CLICK HERE TO SEE IF YOUR COMPUTER IS INFECTED WITH DNS CHANGER
DALLAS - In the shadowy world of cyberspace, the DNS Changer threat might not be widespread, but still can cut deep.
"They can do a lot of damage," said John Pozadzides, co-host of Geek Beat Live. "They can present you to a fake Bank of America where you log in, and once you log in, they've got your log in details and can immediately go and empty your bank account."
It's called click-hijacking.
Last November in Operation Ghost Click, the FBI arrested a half-dozen East Europeans for running DNS Changers, which rerouted unsuspecting PC users to a servers showing similar but fake websites.
Once there, operators of the malicious servers could intercept anything you would enter into it.
Pozadzides said the FBI could not just shut down those malicious servers or four million people around the world would have lost the Internet, including 500,000 in the United States.
So a court let the FBI clean up the servers to give infected users a chance to move off them.
"The FBI has been operating these fake DNS servers with good data in them, but now come Monday, they're shutting them off," Pozadzides added.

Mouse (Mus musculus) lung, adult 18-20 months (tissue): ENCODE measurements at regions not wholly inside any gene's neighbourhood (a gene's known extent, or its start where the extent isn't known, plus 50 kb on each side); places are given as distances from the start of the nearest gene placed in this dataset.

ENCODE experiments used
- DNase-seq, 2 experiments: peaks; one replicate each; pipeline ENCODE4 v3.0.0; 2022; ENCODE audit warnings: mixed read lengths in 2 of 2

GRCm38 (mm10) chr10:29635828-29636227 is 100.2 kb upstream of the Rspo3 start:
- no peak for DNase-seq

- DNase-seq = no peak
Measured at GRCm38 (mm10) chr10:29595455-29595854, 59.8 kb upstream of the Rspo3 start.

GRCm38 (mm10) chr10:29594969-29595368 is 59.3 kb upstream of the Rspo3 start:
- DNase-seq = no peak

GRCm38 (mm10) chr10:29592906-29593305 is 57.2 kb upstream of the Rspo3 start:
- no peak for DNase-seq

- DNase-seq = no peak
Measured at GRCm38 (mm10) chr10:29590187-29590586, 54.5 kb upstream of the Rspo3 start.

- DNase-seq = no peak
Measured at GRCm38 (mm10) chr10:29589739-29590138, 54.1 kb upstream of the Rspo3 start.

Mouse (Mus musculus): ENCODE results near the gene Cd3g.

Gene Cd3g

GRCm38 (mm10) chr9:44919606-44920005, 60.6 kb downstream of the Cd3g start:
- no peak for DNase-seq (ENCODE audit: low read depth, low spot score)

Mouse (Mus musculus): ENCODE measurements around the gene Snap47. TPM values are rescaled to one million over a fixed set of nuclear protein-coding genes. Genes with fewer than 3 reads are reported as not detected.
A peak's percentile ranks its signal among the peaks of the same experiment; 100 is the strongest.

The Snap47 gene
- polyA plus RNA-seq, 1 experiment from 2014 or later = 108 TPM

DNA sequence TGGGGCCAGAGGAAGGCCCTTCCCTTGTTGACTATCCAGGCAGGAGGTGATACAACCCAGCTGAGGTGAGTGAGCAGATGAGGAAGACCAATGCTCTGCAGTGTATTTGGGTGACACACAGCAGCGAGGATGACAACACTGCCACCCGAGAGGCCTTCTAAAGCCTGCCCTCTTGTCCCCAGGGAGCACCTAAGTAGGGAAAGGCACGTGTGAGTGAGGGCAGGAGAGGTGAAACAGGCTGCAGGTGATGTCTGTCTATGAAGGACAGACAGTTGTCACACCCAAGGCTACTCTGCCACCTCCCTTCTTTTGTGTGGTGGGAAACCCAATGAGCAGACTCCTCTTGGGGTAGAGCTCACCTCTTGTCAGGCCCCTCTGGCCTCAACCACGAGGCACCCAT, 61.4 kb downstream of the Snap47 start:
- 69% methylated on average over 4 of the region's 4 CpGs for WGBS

Dallas-based AT&T is giving its customers some extra time to make the fix. There aren't many of them, AT&T said, but it's mimicking what the FBI did and creating its own set of safe servers to keep its customers online until it can get all their computers repaired.
"AT&T will operate legitimate domain name system servers through year's end," said Alejandra Arango, AT&T spokeswoman. "This gives adequate time for [our customers] to remove it from their computers and avoid service interruption."
"On the infection level, it's fairly difficult to remove, however it's not very widespread because it's been around so long," said Jason Ottwell, Senior Security Engineer, M&S Technologies, Inc.
Some 64,000 computers in the U.S. still use those servers, and are likely to lose the Internet when the FBI shuts them down at 11:01 p.m. Central Time on Sunday night.